A photo of Jacinda Ardern posing maskless, indoors, and surrounded by over a hundred people has drawn backlash – including from a former prime minister.
Jacinda Ardern shared the snap, of herself along with a delegation of youth MPs, on her own Instagram. Just one person can be spotted wearing a mask, despite being indoors and on parliament grounds (which maintains strong masking rules).
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Epidemiologist Michael Baker said he was “shocked” by the picture. It was a “missed opportunity to promote mask-use”, he told Newshub – a point echoed by Newshub reporter Amelia Wade, who said Ardern should be leading by example.
There was a similarly outraged response from several politicians, including ex-PM Helen Clark who said “what on earth are they thinking”. Former deputy PM Winston Peters called it “hypocrisy”, while Act leader David Seymour said Ardern should be following her own rules.
Just last week government officials including Covid-19 response minister Ayesha Verrall urged New Zealanders to wear masks at every opportunity while indoors. The advice provided every day by the Ministry of Health in its 1pm Covid updates reiterates this. “As a general rule, the ministry urges people to wear a mask in public indoor settings outside the home and in poorly ventilated spaces, or when it is hard to physically distance from other people,” the ministry said yesterday.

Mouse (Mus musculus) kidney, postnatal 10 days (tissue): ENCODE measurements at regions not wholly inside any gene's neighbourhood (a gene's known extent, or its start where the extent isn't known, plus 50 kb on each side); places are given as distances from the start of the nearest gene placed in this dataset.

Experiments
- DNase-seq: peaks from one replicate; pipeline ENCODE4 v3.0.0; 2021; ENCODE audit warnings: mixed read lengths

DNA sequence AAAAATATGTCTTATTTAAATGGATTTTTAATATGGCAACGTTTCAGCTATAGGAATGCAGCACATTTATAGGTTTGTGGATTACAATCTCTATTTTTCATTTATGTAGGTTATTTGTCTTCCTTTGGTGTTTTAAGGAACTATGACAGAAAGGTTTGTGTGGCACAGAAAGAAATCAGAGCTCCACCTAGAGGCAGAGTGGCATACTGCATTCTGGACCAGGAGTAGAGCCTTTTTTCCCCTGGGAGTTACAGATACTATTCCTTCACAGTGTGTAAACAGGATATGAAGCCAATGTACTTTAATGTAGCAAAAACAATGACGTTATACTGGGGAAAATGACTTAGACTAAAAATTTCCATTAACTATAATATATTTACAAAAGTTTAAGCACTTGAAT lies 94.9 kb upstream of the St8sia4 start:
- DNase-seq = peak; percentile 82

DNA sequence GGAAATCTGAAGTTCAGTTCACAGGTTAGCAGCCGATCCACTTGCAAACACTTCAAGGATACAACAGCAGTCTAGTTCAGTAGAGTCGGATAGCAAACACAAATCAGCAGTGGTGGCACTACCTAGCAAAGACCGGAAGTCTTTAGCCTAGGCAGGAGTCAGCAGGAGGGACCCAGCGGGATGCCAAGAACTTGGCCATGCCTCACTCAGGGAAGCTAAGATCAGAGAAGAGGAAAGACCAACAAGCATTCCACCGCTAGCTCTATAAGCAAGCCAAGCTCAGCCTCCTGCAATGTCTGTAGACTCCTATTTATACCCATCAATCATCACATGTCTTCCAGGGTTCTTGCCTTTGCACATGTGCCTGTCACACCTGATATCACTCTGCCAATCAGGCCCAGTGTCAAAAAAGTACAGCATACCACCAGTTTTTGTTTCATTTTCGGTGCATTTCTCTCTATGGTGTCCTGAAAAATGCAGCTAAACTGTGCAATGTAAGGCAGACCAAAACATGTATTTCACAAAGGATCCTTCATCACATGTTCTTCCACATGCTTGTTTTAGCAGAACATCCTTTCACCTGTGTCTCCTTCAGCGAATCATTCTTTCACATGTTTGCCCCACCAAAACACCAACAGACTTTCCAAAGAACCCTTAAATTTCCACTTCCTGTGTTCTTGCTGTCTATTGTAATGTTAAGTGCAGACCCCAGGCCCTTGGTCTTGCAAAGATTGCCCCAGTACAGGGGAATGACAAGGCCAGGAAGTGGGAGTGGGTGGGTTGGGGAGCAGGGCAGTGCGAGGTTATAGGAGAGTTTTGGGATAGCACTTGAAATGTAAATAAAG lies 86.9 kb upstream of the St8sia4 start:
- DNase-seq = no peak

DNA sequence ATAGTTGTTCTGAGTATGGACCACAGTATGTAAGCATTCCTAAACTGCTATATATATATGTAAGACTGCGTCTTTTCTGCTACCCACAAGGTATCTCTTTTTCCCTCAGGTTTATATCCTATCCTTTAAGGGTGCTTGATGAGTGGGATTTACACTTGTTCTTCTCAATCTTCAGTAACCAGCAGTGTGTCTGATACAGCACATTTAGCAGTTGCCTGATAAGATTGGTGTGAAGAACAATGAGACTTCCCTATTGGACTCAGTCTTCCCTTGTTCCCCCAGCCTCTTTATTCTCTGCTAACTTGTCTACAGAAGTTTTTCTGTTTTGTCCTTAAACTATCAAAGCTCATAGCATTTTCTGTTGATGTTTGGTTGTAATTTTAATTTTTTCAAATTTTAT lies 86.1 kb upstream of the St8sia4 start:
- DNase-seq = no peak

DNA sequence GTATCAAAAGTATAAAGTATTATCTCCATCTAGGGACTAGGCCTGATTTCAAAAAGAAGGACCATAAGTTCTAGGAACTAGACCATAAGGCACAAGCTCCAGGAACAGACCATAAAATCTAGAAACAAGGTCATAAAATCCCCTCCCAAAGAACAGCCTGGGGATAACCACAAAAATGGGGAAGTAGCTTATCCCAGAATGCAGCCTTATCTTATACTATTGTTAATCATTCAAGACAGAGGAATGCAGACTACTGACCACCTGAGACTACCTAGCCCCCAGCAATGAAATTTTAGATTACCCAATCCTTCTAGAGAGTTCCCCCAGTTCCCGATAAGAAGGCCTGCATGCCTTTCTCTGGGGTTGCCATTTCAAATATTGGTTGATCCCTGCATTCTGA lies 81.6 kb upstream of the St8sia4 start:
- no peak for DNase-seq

A spokesperson for the prime minister told media she had been wearing a mask the rest of the day but took it off briefly for the photo at the request of the photographer. This is backed up by other images shared by Ardern.
Conspicuously, the PM hasn’t been criticised by the National Party. In fact, deputy Nicola Willis today told RNZ that we needed to be practical. “Let’s be sensible, I think many people have taken their mask off for a photo… and I don’t think that’s unreasonable,” she said. “I think we just need to give the prime minister a break,” she added while on Newshub’s AM.
National’s leader Christopher Luxon was last week questioned on his mask use while overseas (though the rules abroad are notably different to our own).